Have you ever stopped to wonder why 60 is considered retirement age?  Some public services - like the police force or fire departments - require you to stop working at 60.  For most people, retirement age, which traditionally varies from 60 to 65, simply refers to when you’re entitled to receiving your pension plan.1  Thousands of man-hours go into determining what the appropriate age is to allow for citizens to get support from the government.

Although it may seem like an arbitrary age, retirement age is a highly-debated topic and can be the tipping point for financial crisis - i.e. Greece, pre-financial crisis had an extremely generous retirement policy with a whopping 17.5% of total GDP being paid to retirees in pension funds.2  And as I’m sure most of you have connected, the retirement issue has been touted as a prominent reason for the financial difficulties faced by Greece and its citizens.

But remember back before the turn of the millennium when ‘Freedom 55’ became a phrase used by banks and financial advisors alike to talk about taking control of your financial freedom and retiring early?  Is Freedom 55 a possibility for the average person?  With the likelihood that pensions will only be available at a later ages, as life-expectancy increasingly grows, and as the cost-of-living is getting higher than ever before, it seems like the dream of early retirement might be a thing of the not-so-distant past.

As long as Freedom 55 is seen as the exception, not the norm, the principle behind the idea should be celebrated to help plan and save for early retirement.  Like many goals, sometimes with time they have to be adjusted to your socio-economic position.  Below are a list of financial tips which are key to meeting your retirement goals:

Live below your means

Sounds simple right?  But by not trying to, ‘keep up with the Joneses’ and instead, living contently with what you've earned can save you big money in the long term.

Start early and be realistic about your current financial situation

Track every penny spent to accurately set retirement goals and benchmarks needed throughout the process.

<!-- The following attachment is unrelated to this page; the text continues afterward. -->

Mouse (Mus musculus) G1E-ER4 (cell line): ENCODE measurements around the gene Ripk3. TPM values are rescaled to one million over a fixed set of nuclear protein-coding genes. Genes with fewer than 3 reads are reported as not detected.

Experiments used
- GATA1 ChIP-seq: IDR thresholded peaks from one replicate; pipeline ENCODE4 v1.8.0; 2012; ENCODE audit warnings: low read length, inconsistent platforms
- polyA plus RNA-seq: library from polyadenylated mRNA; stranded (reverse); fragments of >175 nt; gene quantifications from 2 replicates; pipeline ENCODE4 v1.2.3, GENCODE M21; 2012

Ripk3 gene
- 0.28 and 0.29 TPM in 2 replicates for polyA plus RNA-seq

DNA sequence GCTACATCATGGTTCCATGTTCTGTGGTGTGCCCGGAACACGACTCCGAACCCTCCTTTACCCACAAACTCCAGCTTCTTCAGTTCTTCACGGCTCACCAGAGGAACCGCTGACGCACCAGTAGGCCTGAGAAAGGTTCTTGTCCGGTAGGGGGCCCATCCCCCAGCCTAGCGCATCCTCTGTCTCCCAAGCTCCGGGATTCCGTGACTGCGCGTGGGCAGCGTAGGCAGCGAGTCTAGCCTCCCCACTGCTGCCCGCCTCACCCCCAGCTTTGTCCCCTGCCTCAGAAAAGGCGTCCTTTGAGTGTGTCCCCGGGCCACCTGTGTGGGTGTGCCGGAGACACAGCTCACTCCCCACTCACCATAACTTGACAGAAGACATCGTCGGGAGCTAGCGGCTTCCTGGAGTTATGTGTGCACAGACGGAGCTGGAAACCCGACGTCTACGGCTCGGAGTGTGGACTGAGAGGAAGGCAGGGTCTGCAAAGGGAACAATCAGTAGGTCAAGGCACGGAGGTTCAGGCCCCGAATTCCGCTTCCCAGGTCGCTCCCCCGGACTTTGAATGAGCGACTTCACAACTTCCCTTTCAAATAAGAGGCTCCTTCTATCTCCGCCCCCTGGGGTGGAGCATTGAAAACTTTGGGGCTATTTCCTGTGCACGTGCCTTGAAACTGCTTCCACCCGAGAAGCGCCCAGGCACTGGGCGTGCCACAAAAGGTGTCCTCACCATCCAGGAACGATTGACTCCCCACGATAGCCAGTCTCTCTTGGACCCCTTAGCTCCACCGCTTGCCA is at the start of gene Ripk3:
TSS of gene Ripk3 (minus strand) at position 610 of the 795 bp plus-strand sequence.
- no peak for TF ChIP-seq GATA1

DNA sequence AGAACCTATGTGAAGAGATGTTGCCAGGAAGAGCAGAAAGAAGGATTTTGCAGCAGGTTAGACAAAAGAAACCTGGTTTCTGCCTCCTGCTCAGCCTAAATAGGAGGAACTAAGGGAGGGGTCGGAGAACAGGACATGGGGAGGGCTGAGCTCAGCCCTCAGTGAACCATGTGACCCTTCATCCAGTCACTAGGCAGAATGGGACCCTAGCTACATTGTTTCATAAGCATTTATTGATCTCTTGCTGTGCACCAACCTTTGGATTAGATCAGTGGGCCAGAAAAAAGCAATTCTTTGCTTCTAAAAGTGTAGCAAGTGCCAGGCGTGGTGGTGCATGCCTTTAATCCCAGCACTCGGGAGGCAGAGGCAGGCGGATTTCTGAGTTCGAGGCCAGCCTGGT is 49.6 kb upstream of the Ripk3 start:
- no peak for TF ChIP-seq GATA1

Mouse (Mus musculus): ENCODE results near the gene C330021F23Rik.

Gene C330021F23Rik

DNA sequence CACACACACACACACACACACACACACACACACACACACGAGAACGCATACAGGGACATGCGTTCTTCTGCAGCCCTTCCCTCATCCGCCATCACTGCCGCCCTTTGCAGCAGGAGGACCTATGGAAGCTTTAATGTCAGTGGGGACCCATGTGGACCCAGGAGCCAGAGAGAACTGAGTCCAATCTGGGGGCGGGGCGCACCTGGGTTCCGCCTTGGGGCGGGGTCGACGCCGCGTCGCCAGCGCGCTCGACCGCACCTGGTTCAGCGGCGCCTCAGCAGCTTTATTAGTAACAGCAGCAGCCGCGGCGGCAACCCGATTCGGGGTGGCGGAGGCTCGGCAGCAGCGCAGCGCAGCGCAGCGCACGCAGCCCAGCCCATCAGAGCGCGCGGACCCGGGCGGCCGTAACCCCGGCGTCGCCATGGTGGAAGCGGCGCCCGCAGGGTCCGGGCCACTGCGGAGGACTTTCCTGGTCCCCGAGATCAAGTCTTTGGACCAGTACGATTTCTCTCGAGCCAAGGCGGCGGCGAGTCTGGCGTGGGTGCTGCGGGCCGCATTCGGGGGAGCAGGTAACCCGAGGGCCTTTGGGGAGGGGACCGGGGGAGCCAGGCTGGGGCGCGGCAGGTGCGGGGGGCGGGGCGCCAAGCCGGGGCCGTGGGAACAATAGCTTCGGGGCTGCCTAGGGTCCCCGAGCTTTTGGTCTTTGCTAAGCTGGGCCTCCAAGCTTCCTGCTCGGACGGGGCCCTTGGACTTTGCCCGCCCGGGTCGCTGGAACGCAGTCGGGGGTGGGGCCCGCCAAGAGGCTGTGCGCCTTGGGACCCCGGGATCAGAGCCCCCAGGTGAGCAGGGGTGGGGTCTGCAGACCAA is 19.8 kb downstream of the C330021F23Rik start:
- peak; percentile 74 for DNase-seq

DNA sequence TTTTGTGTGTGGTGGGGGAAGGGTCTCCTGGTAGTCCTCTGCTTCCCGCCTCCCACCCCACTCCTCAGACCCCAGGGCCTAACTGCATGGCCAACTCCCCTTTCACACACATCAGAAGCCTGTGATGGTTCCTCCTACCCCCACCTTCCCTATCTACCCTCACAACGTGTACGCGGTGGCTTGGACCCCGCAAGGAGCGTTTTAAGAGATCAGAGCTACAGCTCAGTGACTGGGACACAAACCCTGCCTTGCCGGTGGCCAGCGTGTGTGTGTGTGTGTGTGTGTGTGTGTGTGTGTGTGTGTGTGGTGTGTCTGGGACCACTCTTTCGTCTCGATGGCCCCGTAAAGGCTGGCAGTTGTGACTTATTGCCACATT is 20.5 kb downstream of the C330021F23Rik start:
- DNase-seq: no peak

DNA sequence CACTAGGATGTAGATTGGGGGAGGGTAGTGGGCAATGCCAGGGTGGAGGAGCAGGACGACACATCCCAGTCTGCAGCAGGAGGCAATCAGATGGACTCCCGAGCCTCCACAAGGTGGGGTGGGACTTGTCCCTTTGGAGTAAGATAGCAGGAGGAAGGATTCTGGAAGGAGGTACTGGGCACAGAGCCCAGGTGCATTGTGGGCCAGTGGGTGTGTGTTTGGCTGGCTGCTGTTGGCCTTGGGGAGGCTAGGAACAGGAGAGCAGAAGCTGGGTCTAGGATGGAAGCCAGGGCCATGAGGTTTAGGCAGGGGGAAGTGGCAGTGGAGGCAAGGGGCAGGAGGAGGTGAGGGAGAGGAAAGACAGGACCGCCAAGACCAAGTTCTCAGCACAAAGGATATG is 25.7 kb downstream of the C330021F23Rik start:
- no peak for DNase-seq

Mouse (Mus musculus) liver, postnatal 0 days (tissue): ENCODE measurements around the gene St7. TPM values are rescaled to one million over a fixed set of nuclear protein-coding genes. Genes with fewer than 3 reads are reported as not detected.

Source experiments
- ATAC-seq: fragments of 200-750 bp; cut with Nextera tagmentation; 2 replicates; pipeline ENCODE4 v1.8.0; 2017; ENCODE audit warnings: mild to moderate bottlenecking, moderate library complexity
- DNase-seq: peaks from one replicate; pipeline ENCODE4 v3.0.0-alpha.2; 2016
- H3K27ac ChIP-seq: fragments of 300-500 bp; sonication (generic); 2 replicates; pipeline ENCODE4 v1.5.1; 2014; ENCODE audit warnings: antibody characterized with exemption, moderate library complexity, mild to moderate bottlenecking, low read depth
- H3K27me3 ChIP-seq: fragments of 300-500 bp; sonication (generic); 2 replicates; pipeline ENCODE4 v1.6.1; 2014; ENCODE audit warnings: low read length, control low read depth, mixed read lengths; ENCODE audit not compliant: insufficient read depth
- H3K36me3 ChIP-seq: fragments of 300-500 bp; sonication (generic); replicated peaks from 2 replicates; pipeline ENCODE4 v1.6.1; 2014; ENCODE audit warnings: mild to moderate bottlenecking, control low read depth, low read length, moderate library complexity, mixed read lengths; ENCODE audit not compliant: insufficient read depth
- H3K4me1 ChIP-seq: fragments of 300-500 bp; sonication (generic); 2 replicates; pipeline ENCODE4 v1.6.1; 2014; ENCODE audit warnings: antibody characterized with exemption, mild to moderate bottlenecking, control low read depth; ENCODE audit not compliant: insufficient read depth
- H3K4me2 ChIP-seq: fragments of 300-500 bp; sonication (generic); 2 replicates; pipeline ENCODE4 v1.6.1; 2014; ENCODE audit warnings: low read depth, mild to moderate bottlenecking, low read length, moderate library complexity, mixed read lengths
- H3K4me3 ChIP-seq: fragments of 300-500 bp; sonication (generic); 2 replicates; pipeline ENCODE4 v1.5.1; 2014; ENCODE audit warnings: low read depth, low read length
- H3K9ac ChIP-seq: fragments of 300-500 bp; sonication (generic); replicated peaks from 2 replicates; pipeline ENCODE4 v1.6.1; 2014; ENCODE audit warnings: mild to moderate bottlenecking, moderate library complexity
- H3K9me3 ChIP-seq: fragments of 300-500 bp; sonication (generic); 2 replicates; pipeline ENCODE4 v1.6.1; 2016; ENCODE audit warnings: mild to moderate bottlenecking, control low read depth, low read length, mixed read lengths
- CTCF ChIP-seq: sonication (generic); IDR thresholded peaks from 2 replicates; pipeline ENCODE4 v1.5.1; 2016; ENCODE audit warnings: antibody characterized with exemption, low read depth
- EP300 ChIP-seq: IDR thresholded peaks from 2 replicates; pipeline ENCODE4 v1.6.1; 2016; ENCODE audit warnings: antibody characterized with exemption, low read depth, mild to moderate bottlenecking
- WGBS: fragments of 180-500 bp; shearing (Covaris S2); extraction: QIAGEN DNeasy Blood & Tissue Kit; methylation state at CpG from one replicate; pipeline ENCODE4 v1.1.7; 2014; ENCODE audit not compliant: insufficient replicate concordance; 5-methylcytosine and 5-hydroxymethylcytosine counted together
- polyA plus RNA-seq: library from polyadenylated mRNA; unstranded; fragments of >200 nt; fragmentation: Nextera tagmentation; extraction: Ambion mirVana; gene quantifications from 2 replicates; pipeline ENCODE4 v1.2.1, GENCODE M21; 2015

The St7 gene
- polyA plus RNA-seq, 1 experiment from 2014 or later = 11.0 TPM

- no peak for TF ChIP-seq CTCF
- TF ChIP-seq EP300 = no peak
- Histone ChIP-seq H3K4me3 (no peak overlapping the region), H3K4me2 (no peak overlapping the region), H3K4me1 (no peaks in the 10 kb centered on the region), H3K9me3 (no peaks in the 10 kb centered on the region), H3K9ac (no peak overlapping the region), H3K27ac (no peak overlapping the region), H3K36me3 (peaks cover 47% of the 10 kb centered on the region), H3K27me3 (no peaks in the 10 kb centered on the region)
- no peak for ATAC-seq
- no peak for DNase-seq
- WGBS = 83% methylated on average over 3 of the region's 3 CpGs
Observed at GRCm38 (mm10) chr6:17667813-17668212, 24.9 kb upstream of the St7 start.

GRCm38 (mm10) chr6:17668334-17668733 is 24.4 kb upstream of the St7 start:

Focus on debt well before you stop working

Riding mortgages and debt is often touted as a way to free up financial chains.

Think about the other side of retirement, hobbies!

It may seem like a dream to no longer have the pressure of a career looming over your head, but many find purpose in jobs, and find the transition stressful, detrimental to their mental and physical health.

 

Resources

1. https://www.forbes.com/sites/nancyanderson/2013/09/26/7-financial-decisions-made-in-your-30s-that-may-haunt-you-in-your-50s/#70d961e83d42

2. https://www.nerdwallet.com/blog/finance/7-financial-steps-take-30s/

3. Photo by Mohamed Hassan via Pixabay

*This content is developed from sources believed to be providing accurate information. The information provided is not written or intended as tax or legal advice and may not be relied on for purposes of avoiding any Federal tax penalties. Individuals are encouraged to seek advice from their own tax or legal counsel. Individuals involved in the estate planning process should work with an estate planning team, including their own personal legal or tax counsel. Neither the information presented nor any opinion expressed constitutes a representation by us of a specific investment or the purchase or sale of any securities. Asset allocation and diversification do not ensure a profit or protect against loss in declining markets. This material was developed and produced by Advisor Websites to provide information on a topic that may be of interest. Copyright 2021 Advisor Websites.